HMD Project – Part 11

Kaiser Electro-Optical Proview 30 (Vista / PV30) mini teardown

Before I start boring you about these funky PV30 headsets, I’d just like to say I havn’t given up on the pico powered HMD – as you’ll see this is yet another possible route to fulfilling the pico HMD goal.

My current pico stumbling block is the cable extension, as described here.  I have asked for help from a great many companies, forums and individuals; but so far without success.

These units were first brought to my attention on MTBS3D forum via this post here. I did a mammoth amount of research on them, I literally performed several web searches.

There are quite a few of these units becoming available; primarily from liquidised and old medical stock, the easiest thing is to look on – at the time of writing there were 3 or 4 still knocking about.

The HMD’s were designed by Kaiser Electro Optics for Vista Technology Systems and branded as Stereosite, in the late 90’s.

Their forerunners were the white CardioView units you have doubtless seen.  In fact, the CardioView units still appear on the Rockwell Collins site. Rockwell Collins having bought out Kaiser sometime in the early naughties.

Here is a picture I borrowed from the old web cache of, I present it here using some creative licensing fair licence commons use thing that means they won’t perform a cavity search for breach of copywrite. I hope.

Although initially dismissing them as a bum-deal, I had a change of heart after realising that the VR4 headset wasn’t the ideal candidate for a pico retrofit; this is due to the way eyepieces are designed.  I decided that if I were to be able to pick one up cheap enough, at the very least I would have some fun.

Sure enough, after a little haggling, I was able to reduce an asking price of $1900 to $300 – for two units and went halves with PalmerTech from the MTBS3D forums.

Whilst waiting for it to arrive, I spotted another one being touted as a ‘headlamp’ for sale for $600 (I think) – which I managed to bag for a mere 50 bucks.  For that money I couldn’t resist.

Shortly after Christmas, they arrived, like buses.

Very handsome they are too.  The headband is extremely comfortable, and the units are very well balanced.

OK, lets see what we have.

Rippiong off one of the rubber eye relief pads exposes the lower two screws to open up the eyepice enclosure:

There we have it, cheap plastic lenses which look onto a simple 45 degree mirror, above which is the LCD. The black knob is the inter pupil distance adjustment.

Compact LCD driver board with a scary amount of wires going into it, too many wires and enough electronics for it to be an RGB controller PCB. Could it be that actual video signal boards are off the head set ?  Yikes!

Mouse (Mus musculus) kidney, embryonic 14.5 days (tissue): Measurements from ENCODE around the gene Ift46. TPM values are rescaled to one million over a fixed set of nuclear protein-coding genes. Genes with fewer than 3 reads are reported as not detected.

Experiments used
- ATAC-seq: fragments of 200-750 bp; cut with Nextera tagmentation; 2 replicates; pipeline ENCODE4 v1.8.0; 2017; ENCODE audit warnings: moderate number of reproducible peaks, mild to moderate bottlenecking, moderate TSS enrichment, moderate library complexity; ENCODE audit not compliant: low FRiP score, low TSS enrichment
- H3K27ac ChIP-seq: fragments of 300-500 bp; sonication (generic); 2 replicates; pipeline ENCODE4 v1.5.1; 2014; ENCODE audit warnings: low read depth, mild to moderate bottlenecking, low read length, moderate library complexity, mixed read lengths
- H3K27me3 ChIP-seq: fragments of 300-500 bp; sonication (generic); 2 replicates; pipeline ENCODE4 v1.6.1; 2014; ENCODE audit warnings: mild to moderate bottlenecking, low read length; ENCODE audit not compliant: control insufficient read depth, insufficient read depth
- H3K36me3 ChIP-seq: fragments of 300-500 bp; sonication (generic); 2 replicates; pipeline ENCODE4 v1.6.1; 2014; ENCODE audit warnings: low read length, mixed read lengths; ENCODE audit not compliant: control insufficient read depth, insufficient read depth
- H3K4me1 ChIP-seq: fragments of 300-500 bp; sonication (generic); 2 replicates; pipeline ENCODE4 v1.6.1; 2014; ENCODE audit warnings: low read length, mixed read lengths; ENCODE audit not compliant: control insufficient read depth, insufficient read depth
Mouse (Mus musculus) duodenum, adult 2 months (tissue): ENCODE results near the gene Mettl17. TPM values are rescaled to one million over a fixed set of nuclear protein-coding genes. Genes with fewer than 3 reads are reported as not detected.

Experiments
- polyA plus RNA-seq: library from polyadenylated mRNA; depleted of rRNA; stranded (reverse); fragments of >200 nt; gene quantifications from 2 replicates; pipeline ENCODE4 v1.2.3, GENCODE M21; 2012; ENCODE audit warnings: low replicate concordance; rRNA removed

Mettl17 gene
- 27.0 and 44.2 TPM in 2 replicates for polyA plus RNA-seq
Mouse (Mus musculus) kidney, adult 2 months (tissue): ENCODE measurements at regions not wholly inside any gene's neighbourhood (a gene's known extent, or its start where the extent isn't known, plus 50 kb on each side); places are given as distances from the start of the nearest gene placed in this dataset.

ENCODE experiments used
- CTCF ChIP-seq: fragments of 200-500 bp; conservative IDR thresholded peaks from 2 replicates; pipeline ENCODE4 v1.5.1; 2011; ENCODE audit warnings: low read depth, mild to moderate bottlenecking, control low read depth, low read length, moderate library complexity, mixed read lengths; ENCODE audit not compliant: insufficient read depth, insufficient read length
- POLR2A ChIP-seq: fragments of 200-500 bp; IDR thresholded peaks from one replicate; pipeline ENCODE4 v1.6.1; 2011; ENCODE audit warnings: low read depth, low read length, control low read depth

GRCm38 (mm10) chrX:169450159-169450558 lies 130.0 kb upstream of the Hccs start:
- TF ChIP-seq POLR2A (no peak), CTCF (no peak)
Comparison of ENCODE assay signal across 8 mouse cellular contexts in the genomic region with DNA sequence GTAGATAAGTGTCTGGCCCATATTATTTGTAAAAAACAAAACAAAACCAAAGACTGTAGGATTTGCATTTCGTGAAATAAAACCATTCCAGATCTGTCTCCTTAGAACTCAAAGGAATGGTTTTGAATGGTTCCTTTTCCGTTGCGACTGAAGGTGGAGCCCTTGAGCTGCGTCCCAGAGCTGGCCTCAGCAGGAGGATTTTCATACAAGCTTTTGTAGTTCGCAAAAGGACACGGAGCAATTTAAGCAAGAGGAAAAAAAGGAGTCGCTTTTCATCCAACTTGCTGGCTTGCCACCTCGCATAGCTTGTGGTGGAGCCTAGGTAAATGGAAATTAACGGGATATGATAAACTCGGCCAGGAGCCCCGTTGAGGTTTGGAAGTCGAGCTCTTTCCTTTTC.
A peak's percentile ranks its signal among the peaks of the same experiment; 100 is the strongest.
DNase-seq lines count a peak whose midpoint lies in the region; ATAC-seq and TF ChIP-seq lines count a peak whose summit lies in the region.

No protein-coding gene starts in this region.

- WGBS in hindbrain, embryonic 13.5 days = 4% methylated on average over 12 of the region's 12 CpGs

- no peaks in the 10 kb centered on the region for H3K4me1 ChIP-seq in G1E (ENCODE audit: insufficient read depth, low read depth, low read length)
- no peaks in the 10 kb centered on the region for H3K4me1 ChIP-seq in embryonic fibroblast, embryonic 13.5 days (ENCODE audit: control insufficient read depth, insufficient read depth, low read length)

Phew!  At the rear of the headset is a lovely shaped bespoke video controller board.  A nice amount of wires.  Left and right you can see the ribbon connectors heading off to the eyepiece LCD’s.  The entire board looks to be two discreet controllers, even audio and mic are mirrored.

A close up of the wires:

The rear of the board doesn’t give anything away as to it’s origin, or crucially, the pin-outs. Grrr.

OK, so we have about the right amount of wires going into the thing. A great looking board, which strikes me as being a video controller, meaning it will hopefully accept a nice simple VGA connection as per the specs.

The cable connector is obviously bespoke and nothing of the pin-outs can be gleaned from it.

Damn!  I am realising this is going to be hard. Again. Double Damn!

I ripped off the end and created a basic breakout board.  The soldering went completely awry. The cable arrangement is absolutely mad!

I was happy to see nice thick Red Green and Blue cables and some nice thick Black and Silver Cables – shouting out to me RGB + Sync!  Alas, this was not to be.  The thick cables have baby cables inside, along side the core.  A couple of the bastards have two baby cables inside of them!

I have managed to identify a fleeting amount of the cables, but have only spent a fleeting amount of time … so far.

Somewhere in this mess is, I think, RGB, V sync, H Sync X 2 – 10 cables. There will also be left and right audio.  And, crucially…. Power.  What power, though?  3v, 5v or 12v ? or a combination.  If I power up the wrong cable, I will likely pop something.

Look here:

As well as emailing about half a dozen resellers of KEO products I have also emailed Rockwell Collins themselves at least a dozen times (going back about 2 months) to see if they have any technical PDF’s or similar.  Sadly they cannot identify the product to give me any help.  Despite have photos of it on their website, this units model number and serial number and many of the photos above!

I did however, manage to talk to a chap from their current Optronics division in Carlsbad, who was very friendly and helpful.  However, he said that these units are no longer ‘repairable’ and they do not have any maintenance documentation.  Which is a bit of a blow.

If anybody know a trick or two to help me in identifying these pins… please do let me know 🙂

I only have 1 or 2 avenues left before I start a hit n hope approach… but, if nothing else it’ll be fun.


Here is a close-up of the ribbon connector, here you can make out the white cable, which connects to the left side of the ribbon connector on the PCB and the black cable which connects to the opposite end.  Notice how each of those two wires seems to encompass a bunch of ribbon connectors.

And here is the exposed side of the board, into which the ribbon connects – this is a big picture – 2400×2224, weighing in at 1.6MB

Here is a higher resolution picture of the back of the board:

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